A peasant is an agricultural worker who subsists by working a small plot of ground. The word is derived from 15th century French païsant meaning one from the pays, or countryside, ultimately from the Latin pagus, or outlying administrative district (when the Roman Empire became Christian, these outlying districts were the last to Christianise, and this gave rise to "pagan" as a religious term). The term peasant today is sometimes used in a pejorative sense for impoverished farmers.
Social history is an area of historical study, considered by some to be a social science, that attempts to view historical evidence from the point of view of developing social trends. In this view, it may include areas of economic history, legal history and the analysis of other aspects of civil society that show the evolution of social norms, behaviors and more. It is often distinguished from political history, military history and the history of great men, although English historian G. M.
The social history of the piano is the history of the instrument’s role in society. The piano was invented at the end of the 17th century, had become widespread in Western society by the end of the 18th, and is still widely played today.
Labor history (or labour history) is a broad field of study concerned with the development of the labor movement and the working class. The central concerns of labor historians include the development of labor unions, strikes, lockouts and protest movements, industrial relations, and the progress of working class and socialist political parties, as well as the social and cultural development of working people.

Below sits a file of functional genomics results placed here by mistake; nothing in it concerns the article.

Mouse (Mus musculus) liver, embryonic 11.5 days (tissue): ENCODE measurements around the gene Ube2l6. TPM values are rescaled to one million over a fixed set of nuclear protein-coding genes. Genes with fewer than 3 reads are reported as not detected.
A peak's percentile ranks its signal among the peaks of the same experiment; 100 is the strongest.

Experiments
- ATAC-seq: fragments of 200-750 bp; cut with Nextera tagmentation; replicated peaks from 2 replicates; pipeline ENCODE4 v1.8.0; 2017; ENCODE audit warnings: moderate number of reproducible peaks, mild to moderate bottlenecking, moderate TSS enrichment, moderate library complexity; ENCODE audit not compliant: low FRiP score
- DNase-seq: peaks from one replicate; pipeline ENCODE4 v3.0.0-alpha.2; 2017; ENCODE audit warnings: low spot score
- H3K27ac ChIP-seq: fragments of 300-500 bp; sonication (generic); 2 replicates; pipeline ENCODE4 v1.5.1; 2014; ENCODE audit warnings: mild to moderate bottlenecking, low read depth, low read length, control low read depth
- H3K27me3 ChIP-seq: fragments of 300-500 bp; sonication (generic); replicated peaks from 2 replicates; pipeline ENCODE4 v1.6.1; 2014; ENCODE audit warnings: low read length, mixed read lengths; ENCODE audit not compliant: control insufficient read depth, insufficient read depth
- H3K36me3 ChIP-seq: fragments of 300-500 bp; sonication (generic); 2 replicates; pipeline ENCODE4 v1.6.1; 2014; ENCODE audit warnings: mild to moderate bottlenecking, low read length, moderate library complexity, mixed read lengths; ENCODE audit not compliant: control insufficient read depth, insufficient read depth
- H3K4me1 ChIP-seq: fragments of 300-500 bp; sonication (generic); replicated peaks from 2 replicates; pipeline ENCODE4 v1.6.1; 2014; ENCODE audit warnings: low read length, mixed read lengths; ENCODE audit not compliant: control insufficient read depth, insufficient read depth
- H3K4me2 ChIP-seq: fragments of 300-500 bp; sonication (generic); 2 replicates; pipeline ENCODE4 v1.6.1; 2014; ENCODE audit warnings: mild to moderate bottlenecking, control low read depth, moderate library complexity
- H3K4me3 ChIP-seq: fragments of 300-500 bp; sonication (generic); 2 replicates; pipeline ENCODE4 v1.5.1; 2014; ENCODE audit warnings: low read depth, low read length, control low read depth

Transhistoricity is the quality of holding throughout human history, not merely within the frame of reference of a particular form of society at a particular stage of historical development. An entity or concept that has transhistoricity is said to be transhistorical. Certain theories of history, (e.g. that of Hegel), treat human history as divided into distinct epochs with their own internal logics - historical materialism is the most famous case of such a theory.
In anthropological terms, to "indigenize" means to force local cultures to adopt another. Most changes in original culture occur when western corporations impose their products on other economies, Westernizing. Some forms of indigenizing include: Spray painting slogans on bill-boards, interpreting certain movies, modifying pictures and signs etc. to make it seem more like usual.
Internal Colonialism refers to political and economic inequalities between regions within a single society. The term may be used to describe the uneven effects of state development on a regional basis and to describe the exploitation of minority groups within the wider society. The relationship between colonizer and colony is similarly unequal and exploitative in colonialism and internal colonialism.
In the history of the United States, a clean living movement is a period of time when a surge of health-reform crusades, many with moral overtones, erupts into the popular consciousness. This results in individual, or group reformers such as the anti-tobacco or alcohol coalitions of the late twentieth century, to campaign to eliminate the health problem or to "clean up" society. The term "Clean Living Movement" was coined by Ruth C.
A lady's companion was a woman of genteel birth who acted as a paid companion for women of rank or wealth. The term was in use in the United Kingdom from at least the 18th century to the mid 20th century. It was related to the position of lady-in-waiting, which by the 19th century was only applied to the female retainers of female members of the royal family.
The history of slavery covers systems throughout human history in which one human being is legally the property of another, can be bought or sold, is not allowed to escape and must work for the owner without any choice involved. A critical element is that children of a slave mother automatically become slaves. It does not include forced labor by prisoners, labor camps, or other forms of unfree labor in which laborers are not considered property.